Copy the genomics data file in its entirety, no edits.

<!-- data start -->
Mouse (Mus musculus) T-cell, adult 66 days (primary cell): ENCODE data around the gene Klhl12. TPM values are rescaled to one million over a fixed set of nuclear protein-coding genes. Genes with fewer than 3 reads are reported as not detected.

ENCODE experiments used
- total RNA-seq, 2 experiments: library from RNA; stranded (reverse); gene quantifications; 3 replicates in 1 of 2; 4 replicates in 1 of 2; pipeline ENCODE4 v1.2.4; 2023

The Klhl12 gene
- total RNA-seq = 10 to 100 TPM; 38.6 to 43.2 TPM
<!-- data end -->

Mouse (Mus musculus) T-cell, adult 66 days (primary cell): ENCODE data around the gene Klhl12. TPM values are rescaled to one million over a fixed set of nuclear protein-coding genes. Genes with fewer than 3 reads are reported as not detected.

ENCODE experiments used
- total RNA-seq, 2 experiments: library from RNA; stranded (reverse); gene quantifications; 3 replicates in 1 of 2; 4 replicates in 1 of 2; pipeline ENCODE4 v1.2.4; 2023

The Klhl12 gene
- total RNA-seq = 10 to 100 TPM; 38.6 to 43.2 TPM